The King presents a new standard to Karlberg Military Academy

The King salutes Karlberg Military Academy's new standard during a ceremony outside Karlberg Palace in Solna.

The King salutes Karlberg Military Academy's new standard during a ceremony outside Karlberg Palace in Solna. Photo: Niklas Englund/The Swedish Armed Forces

On Thursday 18 November, The King presented a new standard to Karlberg Military Academy in Stockholm.

The King presents the new standard to Lieutenant Colonel Johan Martinsson.

The King presents the new standard to Lieutenant Colonel Johan Martinsson. Photo: Niklas Englund/The Swedish Armed Forces

The King presented a new standard to Karlberg Military Academy, in the presence of cadets and staff. The old standard, which was presented to mark the academy's 200th anniversary in 1992, was therefore retired.

During the ceremony, The King presented the new field standard to Lieutenant Colonel Johan Martinsson, Deputy Director of Karlberg Military Academy.

The King gave a speech on Kyrkplan near Karlberg, in which he said:

"Here at Karlberg Castle, Swedish officers have been trained for more than 200 years. More specifically, since 1792. This makes Karlberg the world's oldest military academy to carry out training in the same location.

"But even though the academy itself is old, its academic environment is vibrant and modern. This includes cooperation with the Swedish Defence University within subjects such as military science and leadership."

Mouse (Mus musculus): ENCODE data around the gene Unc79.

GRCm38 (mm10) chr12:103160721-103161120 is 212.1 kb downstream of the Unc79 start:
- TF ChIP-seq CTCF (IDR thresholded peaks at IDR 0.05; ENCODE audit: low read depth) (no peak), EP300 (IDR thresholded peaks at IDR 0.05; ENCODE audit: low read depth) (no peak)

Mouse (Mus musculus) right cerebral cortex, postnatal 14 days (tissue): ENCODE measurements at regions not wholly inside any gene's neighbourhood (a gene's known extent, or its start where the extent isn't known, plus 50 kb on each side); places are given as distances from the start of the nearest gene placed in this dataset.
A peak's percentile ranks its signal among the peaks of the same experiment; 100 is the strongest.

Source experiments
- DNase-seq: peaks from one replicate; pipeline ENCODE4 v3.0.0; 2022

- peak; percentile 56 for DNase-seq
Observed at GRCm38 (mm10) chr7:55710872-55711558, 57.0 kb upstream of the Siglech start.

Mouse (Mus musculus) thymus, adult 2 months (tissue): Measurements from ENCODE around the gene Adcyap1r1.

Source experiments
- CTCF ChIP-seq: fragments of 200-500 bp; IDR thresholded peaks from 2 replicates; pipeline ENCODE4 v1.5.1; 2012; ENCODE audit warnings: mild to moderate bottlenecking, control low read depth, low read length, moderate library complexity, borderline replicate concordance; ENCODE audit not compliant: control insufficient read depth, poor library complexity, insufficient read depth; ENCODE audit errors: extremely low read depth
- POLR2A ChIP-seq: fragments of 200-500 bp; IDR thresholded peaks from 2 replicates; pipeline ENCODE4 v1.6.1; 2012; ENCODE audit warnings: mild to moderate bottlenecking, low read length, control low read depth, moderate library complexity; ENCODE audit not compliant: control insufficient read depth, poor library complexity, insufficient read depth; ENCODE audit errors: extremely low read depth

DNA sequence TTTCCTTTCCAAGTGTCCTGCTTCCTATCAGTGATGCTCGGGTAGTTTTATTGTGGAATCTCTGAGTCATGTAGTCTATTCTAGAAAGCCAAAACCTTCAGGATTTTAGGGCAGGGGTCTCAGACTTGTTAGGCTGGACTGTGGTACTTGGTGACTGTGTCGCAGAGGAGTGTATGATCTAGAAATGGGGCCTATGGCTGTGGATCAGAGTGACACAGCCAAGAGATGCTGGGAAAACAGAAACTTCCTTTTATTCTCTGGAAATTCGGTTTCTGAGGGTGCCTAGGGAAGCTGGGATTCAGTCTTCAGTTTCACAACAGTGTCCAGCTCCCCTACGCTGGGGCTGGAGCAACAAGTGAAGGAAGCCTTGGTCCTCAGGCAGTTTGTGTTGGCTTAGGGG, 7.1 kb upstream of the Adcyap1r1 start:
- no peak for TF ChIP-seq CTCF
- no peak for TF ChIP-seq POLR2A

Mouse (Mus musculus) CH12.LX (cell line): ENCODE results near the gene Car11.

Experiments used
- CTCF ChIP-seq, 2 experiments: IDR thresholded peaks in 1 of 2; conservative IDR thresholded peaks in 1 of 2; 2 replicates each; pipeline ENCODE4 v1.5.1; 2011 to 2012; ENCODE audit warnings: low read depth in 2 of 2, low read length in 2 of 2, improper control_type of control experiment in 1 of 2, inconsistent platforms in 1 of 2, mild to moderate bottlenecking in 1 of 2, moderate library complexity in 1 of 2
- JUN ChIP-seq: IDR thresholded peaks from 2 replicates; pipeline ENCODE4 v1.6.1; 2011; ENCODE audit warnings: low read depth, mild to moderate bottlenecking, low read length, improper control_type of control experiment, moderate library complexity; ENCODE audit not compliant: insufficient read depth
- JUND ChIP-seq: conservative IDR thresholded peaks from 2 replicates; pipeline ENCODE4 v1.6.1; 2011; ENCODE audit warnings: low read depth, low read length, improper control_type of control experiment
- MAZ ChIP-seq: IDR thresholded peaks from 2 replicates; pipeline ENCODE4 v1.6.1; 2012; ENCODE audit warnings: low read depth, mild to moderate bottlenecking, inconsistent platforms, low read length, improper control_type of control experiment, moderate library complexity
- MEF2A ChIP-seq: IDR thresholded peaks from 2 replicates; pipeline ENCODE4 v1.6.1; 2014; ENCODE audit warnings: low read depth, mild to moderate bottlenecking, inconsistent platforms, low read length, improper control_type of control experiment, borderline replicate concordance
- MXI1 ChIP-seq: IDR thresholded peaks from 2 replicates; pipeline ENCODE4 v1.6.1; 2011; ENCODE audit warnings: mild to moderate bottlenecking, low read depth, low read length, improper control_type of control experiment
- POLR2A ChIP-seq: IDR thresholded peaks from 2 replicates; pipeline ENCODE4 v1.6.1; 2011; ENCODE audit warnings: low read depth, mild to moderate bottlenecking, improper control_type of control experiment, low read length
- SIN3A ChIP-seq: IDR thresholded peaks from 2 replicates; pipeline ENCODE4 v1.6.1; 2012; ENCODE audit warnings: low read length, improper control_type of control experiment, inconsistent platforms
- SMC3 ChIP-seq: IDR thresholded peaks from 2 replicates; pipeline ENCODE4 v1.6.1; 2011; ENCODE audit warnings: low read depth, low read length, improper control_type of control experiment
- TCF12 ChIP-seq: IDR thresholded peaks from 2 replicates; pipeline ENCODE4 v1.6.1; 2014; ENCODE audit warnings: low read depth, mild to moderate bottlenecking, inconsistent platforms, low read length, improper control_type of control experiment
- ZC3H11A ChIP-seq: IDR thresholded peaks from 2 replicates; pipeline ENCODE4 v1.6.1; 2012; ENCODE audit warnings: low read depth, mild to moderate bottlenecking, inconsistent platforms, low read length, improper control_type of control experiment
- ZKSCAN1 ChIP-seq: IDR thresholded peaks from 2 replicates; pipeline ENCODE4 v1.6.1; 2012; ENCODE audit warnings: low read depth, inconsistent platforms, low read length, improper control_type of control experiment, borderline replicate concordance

The King's Song and inspection

Once The King had presented the standard, The King's Song was sung and the director of the military academy led four cheers for The King. The King then inspected the units to the accompaniment of Under the Blue and Yellow Flag, performed by the Life Guards' Dragoon Music Corps.

The ceremony took place on Kyrkplan, behind Karlberg Castle.

The ceremony took place on Kyrkplan, behind Karlberg Castle. Photo: Niklas Englund/The Swedish Armed Forces

Field standards

The units of the Swedish Armed Forces are assigned new field standards when, for example, they are newly formed or reorganised, or when the old standard has become worn out. Field standards are the collective name for banners, standards, dragoon banners, three-tailed Swedish banners and three-tailed Swedish ensigns (in the navy, the three-tailed banner is called an ensign) and command ensigns/command emblems.

The original role of the field standard was to show the location of a particular unit during combat.